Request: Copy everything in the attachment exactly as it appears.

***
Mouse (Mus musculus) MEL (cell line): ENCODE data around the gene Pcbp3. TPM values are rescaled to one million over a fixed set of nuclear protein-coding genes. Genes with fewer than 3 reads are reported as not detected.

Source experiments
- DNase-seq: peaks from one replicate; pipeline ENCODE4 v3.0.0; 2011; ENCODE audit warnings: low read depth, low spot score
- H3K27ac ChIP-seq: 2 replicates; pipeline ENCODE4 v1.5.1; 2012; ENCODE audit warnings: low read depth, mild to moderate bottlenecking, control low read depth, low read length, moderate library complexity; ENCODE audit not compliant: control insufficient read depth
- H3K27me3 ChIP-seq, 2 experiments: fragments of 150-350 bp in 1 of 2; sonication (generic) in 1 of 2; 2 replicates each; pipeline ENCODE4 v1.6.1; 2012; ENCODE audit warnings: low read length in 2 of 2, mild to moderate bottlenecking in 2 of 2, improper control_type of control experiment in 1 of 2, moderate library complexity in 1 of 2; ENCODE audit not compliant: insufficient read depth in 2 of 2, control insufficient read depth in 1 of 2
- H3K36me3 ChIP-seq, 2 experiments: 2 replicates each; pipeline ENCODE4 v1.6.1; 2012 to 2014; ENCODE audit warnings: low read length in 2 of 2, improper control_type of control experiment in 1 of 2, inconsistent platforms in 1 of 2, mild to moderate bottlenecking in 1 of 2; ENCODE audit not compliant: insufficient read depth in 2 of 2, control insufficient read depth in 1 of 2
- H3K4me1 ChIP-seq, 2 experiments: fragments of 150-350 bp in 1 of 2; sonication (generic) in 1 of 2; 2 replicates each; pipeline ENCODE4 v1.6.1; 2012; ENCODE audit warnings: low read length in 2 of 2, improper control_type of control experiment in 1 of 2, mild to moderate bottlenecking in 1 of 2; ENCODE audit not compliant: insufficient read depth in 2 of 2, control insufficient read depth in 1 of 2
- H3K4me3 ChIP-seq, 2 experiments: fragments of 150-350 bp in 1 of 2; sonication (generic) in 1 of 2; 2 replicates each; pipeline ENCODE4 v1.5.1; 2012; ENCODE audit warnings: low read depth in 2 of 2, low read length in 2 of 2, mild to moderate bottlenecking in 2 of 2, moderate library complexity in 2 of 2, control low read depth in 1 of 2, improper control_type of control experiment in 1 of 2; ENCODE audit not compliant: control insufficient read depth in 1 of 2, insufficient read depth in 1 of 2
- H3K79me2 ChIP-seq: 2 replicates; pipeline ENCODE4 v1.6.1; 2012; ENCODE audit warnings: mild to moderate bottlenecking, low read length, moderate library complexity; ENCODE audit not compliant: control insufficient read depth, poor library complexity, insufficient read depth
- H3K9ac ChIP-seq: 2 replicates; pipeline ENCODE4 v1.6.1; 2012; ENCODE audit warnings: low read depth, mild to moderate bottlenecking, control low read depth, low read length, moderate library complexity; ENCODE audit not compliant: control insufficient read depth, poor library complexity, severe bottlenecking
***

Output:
Mouse (Mus musculus) MEL (cell line): ENCODE data around the gene Pcbp3. TPM values are rescaled to one million over a fixed set of nuclear protein-coding genes. Genes with fewer than 3 reads are reported as not detected.

Source experiments
- DNase-seq: peaks from one replicate; pipeline ENCODE4 v3.0.0; 2011; ENCODE audit warnings: low read depth, low spot score
- H3K27ac ChIP-seq: 2 replicates; pipeline ENCODE4 v1.5.1; 2012; ENCODE audit warnings: low read depth, mild to moderate bottlenecking, control low read depth, low read length, moderate library complexity; ENCODE audit not compliant: control insufficient read depth
- H3K27me3 ChIP-seq, 2 experiments: fragments of 150-350 bp in 1 of 2; sonication (generic) in 1 of 2; 2 replicates each; pipeline ENCODE4 v1.6.1; 2012; ENCODE audit warnings: low read length in 2 of 2, mild to moderate bottlenecking in 2 of 2, improper control_type of control experiment in 1 of 2, moderate library complexity in 1 of 2; ENCODE audit not compliant: insufficient read depth in 2 of 2, control insufficient read depth in 1 of 2
- H3K36me3 ChIP-seq, 2 experiments: 2 replicates each; pipeline ENCODE4 v1.6.1; 2012 to 2014; ENCODE audit warnings: low read length in 2 of 2, improper control_type of control experiment in 1 of 2, inconsistent platforms in 1 of 2, mild to moderate bottlenecking in 1 of 2; ENCODE audit not compliant: insufficient read depth in 2 of 2, control insufficient read depth in 1 of 2
- H3K4me1 ChIP-seq, 2 experiments: fragments of 150-350 bp in 1 of 2; sonication (generic) in 1 of 2; 2 replicates each; pipeline ENCODE4 v1.6.1; 2012; ENCODE audit warnings: low read length in 2 of 2, improper control_type of control experiment in 1 of 2, mild to moderate bottlenecking in 1 of 2; ENCODE audit not compliant: insufficient read depth in 2 of 2, control insufficient read depth in 1 of 2
- H3K4me3 ChIP-seq, 2 experiments: fragments of 150-350 bp in 1 of 2; sonication (generic) in 1 of 2; 2 replicates each; pipeline ENCODE4 v1.5.1; 2012; ENCODE audit warnings: low read depth in 2 of 2, low read length in 2 of 2, mild to moderate bottlenecking in 2 of 2, moderate library complexity in 2 of 2, control low read depth in 1 of 2, improper control_type of control experiment in 1 of 2; ENCODE audit not compliant: control insufficient read depth in 1 of 2, insufficient read depth in 1 of 2
- H3K79me2 ChIP-seq: 2 replicates; pipeline ENCODE4 v1.6.1; 2012; ENCODE audit warnings: mild to moderate bottlenecking, low read length, moderate library complexity; ENCODE audit not compliant: control insufficient read depth, poor library complexity, insufficient read depth
- H3K9ac ChIP-seq: 2 replicates; pipeline ENCODE4 v1.6.1; 2012; ENCODE audit warnings: low read depth, mild to moderate bottlenecking, control low read depth, low read length, moderate library complexity; ENCODE audit not compliant: control insufficient read depth, poor library complexity, severe bottlenecking